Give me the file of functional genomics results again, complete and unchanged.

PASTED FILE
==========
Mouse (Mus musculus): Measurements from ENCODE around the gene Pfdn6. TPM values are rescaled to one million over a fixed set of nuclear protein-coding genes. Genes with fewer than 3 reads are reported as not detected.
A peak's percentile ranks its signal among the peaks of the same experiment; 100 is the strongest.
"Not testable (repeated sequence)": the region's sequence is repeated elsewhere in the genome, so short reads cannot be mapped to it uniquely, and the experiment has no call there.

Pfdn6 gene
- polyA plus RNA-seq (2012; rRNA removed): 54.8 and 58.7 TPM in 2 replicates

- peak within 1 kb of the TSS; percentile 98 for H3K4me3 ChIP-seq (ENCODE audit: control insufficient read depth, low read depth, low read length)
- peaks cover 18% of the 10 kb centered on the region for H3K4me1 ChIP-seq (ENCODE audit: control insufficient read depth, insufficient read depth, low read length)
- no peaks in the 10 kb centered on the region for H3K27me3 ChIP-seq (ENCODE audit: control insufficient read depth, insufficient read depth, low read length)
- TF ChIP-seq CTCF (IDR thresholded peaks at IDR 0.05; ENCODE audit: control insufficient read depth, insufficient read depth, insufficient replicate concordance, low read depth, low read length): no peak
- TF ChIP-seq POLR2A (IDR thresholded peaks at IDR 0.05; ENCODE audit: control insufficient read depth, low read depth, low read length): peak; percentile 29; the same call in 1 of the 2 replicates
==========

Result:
Mouse (Mus musculus): Measurements from ENCODE around the gene Pfdn6. TPM values are rescaled to one million over a fixed set of nuclear protein-coding genes. Genes with fewer than 3 reads are reported as not detected.
A peak's percentile ranks its signal among the peaks of the same experiment; 100 is the strongest.
"Not testable (repeated sequence)": the region's sequence is repeated elsewhere in the genome, so short reads cannot be mapped to it uniquely, and the experiment has no call there.

Pfdn6 gene
- polyA plus RNA-seq (2012; rRNA removed): 54.8 and 58.7 TPM in 2 replicates

- peak within 1 kb of the TSS; percentile 98 for H3K4me3 ChIP-seq (ENCODE audit: control insufficient read depth, low read depth, low read length)
- peaks cover 18% of the 10 kb centered on the region for H3K4me1 ChIP-seq (ENCODE audit: control insufficient read depth, insufficient read depth, low read length)
- no peaks in the 10 kb centered on the region for H3K27me3 ChIP-seq (ENCODE audit: control insufficient read depth, insufficient read depth, low read length)
- TF ChIP-seq CTCF (IDR thresholded peaks at IDR 0.05; ENCODE audit: control insufficient read depth, insufficient read depth, insufficient replicate concordance, low read depth, low read length): no peak
- TF ChIP-seq POLR2A (IDR thresholded peaks at IDR 0.05; ENCODE audit: control insufficient read depth, low read depth, low read length): peak; percentile 29; the same call in 1 of the 2 replicates